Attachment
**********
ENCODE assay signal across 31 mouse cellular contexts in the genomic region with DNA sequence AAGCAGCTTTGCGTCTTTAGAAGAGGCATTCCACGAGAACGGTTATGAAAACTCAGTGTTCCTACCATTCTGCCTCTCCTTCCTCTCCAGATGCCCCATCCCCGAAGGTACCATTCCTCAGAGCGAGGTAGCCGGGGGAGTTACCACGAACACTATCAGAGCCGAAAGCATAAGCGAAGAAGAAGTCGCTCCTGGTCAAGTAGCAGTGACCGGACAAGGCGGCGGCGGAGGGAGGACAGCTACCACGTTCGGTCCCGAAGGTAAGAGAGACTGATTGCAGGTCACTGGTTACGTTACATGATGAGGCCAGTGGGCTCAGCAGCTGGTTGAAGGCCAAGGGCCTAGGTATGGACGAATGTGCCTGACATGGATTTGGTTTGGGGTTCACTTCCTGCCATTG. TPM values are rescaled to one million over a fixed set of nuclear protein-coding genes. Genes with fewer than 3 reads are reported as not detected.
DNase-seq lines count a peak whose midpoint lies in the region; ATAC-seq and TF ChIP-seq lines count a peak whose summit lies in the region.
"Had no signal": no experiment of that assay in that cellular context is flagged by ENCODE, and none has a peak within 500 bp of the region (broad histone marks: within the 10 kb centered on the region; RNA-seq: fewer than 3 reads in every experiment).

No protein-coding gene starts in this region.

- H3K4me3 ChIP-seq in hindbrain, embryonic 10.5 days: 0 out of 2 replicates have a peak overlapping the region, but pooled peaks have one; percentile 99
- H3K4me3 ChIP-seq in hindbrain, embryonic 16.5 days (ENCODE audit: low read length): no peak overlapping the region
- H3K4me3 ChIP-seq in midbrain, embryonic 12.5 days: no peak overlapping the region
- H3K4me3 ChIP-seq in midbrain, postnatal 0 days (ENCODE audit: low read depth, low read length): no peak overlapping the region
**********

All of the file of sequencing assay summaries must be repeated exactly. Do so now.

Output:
ENCODE assay signal across 31 mouse cellular contexts in the genomic region with DNA sequence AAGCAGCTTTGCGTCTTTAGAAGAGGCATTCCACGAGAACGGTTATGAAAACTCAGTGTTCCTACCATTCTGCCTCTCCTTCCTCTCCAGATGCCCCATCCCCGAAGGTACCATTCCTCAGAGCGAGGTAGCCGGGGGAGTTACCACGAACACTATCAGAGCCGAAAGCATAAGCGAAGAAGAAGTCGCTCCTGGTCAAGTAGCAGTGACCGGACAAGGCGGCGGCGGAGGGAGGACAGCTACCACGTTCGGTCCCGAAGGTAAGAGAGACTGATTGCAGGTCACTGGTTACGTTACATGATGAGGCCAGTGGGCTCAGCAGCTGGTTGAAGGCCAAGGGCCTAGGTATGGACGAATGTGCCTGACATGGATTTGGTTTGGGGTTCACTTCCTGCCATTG. TPM values are rescaled to one million over a fixed set of nuclear protein-coding genes. Genes with fewer than 3 reads are reported as not detected.
DNase-seq lines count a peak whose midpoint lies in the region; ATAC-seq and TF ChIP-seq lines count a peak whose summit lies in the region.
"Had no signal": no experiment of that assay in that cellular context is flagged by ENCODE, and none has a peak within 500 bp of the region (broad histone marks: within the 10 kb centered on the region; RNA-seq: fewer than 3 reads in every experiment).

No protein-coding gene starts in this region.

- H3K4me3 ChIP-seq in hindbrain, embryonic 10.5 days: 0 out of 2 replicates have a peak overlapping the region, but pooled peaks have one; percentile 99
- H3K4me3 ChIP-seq in hindbrain, embryonic 16.5 days (ENCODE audit: low read length): no peak overlapping the region
- H3K4me3 ChIP-seq in midbrain, embryonic 12.5 days: no peak overlapping the region
- H3K4me3 ChIP-seq in midbrain, postnatal 0 days (ENCODE audit: low read depth, low read length): no peak overlapping the region